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What Is a Straight Stitch?

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  • Written By: Britt Archer
  • Edited By: Bronwyn Harris
  • Last Modified Date: 09 September 2016
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A number of methods exist to embellish fabric and one of the oldest is embroidery, with art and embellishments created by using a needle and thread. Each design is comprised of many stitches. At their simplest, stitches involve pulling the thread through the fabric. Straight stitch, or flat stitch embroidery, utilizes stitches that are not crossed, looped or otherwise manipulated.

Straight stitch embroidery is a method or style of embroidery in which a threaded needle is pulled through fabric in a linear fashion. Stitches in this manner lay side by side and may touch. Straight stitches never cross the path of another stitch. The running stitch is the most basic type of straight stitch. A threaded needle is pushed through the fabric at one point and inserted back down through the fabric at another point a short distance away.

The holbein stitch or double-running stitch is another stitch type used in this type of embroidery. A line of running stitches is worked before turning the fabric. The embroiderer then works another line of running stitches over the first, filling in the gaps left by the first line of stitching. Straight stitch embroidery, particularly the holbein stitch, are abundant in a high-contrast style of the art known as blackwork embroidery, where the embroidery stitches are created using a single dark color thread, usually black, on a light or white background.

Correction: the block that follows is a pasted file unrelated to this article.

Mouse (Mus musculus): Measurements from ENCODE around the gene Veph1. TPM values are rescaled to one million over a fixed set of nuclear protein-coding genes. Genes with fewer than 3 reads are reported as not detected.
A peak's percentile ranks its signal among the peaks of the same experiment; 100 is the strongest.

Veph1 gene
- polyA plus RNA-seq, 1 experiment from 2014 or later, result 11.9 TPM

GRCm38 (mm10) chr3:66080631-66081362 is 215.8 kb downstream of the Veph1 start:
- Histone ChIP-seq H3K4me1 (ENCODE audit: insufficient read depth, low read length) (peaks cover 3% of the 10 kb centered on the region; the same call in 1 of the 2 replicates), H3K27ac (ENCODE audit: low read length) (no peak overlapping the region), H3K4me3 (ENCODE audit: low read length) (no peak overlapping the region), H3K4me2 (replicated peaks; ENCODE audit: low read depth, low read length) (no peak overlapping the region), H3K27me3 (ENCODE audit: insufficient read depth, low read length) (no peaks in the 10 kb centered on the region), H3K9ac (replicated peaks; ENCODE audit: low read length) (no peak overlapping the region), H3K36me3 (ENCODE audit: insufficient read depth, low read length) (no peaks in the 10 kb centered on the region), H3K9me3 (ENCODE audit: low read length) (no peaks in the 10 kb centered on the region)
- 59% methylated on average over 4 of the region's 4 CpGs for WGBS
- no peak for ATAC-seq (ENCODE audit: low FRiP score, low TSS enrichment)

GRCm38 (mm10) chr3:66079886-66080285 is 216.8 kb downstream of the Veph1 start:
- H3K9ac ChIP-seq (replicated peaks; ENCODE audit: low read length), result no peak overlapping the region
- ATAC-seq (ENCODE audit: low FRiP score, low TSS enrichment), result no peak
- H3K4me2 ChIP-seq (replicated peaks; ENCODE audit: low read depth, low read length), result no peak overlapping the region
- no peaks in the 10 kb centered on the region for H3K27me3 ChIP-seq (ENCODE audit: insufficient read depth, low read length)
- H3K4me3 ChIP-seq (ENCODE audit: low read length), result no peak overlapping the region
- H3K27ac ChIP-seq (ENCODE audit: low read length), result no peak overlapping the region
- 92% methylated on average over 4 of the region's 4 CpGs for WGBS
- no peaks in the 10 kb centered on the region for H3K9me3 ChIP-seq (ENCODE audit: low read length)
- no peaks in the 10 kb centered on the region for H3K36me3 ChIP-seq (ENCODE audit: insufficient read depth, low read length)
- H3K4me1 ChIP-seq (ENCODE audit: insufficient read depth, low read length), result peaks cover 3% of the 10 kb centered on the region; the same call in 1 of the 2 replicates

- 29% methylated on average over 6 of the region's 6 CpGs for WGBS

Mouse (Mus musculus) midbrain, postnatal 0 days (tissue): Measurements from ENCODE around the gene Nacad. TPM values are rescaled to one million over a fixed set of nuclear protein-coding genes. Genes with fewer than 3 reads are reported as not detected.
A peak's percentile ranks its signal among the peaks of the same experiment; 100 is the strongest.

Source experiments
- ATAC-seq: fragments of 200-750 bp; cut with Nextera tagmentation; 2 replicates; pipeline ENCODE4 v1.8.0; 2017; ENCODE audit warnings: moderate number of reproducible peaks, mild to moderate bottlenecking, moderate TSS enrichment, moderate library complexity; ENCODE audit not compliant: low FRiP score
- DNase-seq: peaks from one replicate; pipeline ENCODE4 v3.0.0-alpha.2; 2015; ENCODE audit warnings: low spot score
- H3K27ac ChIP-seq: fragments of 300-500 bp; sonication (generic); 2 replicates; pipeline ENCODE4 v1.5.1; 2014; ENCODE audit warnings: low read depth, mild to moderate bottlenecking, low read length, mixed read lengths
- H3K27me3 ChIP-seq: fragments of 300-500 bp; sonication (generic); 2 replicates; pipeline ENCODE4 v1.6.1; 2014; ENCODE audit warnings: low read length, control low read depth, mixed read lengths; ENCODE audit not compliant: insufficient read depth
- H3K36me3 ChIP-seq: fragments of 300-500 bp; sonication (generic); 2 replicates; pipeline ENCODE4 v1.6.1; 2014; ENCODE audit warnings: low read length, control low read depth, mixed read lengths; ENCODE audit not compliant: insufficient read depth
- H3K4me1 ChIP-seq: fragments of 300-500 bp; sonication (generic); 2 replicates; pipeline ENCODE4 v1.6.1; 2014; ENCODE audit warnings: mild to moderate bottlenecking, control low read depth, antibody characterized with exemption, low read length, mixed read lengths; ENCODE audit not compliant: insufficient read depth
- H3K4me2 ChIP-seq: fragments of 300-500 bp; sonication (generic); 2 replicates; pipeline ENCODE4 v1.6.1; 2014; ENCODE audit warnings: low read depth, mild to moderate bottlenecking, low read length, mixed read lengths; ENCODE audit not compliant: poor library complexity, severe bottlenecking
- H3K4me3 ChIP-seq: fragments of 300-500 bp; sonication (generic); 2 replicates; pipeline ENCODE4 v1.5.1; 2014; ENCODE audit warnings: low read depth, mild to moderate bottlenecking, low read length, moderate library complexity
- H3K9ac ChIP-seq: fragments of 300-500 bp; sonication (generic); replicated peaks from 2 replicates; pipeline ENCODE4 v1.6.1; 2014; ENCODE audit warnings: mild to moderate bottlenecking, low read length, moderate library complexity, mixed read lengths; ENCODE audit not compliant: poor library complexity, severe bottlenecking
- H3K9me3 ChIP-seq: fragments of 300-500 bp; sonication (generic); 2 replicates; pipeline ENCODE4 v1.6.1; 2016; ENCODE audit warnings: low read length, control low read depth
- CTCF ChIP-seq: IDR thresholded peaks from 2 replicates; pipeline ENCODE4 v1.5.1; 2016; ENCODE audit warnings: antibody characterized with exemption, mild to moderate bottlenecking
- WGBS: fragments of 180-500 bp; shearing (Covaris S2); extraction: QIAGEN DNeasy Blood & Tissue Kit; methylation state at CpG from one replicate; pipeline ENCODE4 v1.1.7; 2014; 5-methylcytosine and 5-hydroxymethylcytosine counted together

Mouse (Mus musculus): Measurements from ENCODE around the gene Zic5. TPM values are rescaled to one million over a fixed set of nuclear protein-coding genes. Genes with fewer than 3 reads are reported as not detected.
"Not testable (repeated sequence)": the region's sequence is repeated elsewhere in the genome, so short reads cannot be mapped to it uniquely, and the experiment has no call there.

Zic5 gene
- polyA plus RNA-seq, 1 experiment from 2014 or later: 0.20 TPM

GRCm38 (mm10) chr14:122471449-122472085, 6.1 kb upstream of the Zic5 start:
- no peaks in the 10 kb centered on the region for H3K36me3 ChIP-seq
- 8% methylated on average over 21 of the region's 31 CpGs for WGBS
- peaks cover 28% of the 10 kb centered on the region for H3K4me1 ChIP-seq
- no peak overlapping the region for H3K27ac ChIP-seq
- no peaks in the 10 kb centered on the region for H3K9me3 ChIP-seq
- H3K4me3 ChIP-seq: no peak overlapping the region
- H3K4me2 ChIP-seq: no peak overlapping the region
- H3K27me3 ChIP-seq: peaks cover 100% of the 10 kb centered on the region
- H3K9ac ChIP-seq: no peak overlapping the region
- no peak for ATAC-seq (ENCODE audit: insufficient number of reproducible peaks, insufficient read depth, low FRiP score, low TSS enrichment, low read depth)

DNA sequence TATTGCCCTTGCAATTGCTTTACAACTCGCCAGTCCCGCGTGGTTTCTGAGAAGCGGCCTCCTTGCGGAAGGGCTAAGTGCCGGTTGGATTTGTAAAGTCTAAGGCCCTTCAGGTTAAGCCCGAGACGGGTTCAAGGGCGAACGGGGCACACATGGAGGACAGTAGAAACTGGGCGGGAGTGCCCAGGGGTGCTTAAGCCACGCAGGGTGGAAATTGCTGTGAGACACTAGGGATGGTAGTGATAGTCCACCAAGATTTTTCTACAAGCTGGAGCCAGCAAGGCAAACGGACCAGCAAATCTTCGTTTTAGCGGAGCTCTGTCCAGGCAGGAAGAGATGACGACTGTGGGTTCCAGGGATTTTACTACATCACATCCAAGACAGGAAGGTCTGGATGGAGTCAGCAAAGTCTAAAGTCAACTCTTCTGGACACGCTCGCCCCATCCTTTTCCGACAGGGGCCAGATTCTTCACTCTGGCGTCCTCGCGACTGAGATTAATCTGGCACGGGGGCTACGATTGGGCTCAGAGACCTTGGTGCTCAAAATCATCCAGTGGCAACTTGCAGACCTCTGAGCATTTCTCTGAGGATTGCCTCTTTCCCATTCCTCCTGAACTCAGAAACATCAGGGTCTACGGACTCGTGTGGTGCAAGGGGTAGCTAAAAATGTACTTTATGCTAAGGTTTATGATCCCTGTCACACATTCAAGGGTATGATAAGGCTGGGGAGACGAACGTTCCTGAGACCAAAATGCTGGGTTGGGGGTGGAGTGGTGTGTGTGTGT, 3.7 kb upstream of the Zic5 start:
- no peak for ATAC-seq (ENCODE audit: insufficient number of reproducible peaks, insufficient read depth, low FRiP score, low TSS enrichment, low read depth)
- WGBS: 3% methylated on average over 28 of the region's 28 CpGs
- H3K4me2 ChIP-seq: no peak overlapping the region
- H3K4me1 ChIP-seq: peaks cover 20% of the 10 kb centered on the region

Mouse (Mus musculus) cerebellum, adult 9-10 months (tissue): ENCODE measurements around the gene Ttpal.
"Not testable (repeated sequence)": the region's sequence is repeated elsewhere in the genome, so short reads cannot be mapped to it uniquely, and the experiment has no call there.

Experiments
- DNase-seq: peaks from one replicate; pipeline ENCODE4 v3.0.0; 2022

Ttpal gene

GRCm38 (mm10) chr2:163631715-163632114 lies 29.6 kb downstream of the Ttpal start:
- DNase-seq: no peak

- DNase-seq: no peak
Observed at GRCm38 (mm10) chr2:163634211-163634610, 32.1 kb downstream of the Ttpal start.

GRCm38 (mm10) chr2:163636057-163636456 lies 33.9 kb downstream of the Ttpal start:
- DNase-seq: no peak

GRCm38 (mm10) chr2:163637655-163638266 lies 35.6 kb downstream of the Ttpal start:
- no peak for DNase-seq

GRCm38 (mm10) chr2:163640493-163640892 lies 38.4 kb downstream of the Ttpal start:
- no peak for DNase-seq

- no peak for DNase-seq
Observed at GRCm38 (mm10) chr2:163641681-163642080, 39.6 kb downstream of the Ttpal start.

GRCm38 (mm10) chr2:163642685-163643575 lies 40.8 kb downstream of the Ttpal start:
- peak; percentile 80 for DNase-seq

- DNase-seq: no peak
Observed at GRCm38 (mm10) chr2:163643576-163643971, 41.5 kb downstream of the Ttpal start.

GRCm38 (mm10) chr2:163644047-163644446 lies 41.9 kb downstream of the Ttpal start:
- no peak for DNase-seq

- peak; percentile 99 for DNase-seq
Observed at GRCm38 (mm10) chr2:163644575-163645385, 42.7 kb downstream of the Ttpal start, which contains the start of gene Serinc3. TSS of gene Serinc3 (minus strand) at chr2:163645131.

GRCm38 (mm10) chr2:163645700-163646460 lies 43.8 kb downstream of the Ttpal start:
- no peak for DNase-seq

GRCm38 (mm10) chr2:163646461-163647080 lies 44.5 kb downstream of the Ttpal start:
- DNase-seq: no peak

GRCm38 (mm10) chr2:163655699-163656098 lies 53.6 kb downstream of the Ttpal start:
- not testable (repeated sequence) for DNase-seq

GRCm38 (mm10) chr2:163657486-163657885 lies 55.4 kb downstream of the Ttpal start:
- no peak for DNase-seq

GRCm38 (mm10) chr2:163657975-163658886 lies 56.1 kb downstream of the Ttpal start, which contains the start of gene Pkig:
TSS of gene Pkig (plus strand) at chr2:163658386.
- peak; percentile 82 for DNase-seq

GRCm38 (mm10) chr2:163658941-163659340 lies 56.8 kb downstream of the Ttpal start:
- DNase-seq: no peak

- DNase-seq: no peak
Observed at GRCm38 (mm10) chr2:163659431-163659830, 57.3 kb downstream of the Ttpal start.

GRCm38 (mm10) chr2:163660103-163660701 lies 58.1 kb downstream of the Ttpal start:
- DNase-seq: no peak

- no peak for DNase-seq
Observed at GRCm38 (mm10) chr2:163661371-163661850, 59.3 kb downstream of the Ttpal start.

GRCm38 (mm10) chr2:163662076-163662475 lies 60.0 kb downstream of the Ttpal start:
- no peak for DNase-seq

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Straight stitch techniques can be executed by both hand and machine, making them both versatile and a viable starting point for beginning needleworkers. Even basic sewing machines not equipped to handle embroidery can execute this stitch type. The versatility afforded by straight stitches does not compromise their impact on a finished design. When used in a well-planned design, straight stitches can have a phenomenal visual impact.

Most straight stitches are used to outline designs. Once the outline is worked, the design is filled in using more elaborate stitches. An exception to this is the satin stitch. Multiple straight stitches of varying lengths are worked side by side to create a thick, dense filler for a design.

Straight stitch techniques have a purpose outside of embroidery. Straight stitches are used to darn socks and other knits. Darning a hole keeps the knit fabric from unraveling further, as well as filling in the hole. Straight stitches used in darning are functional, but may also be used to embellish or decorate the item. Also, straight stitches worked by hand or machine are used in general sewing to hold two pieces of fabric together to create garments, accessories and other crafted items. The backstitch, for example, is a sturdy stitch that mimics the form and technique of machine sewing.

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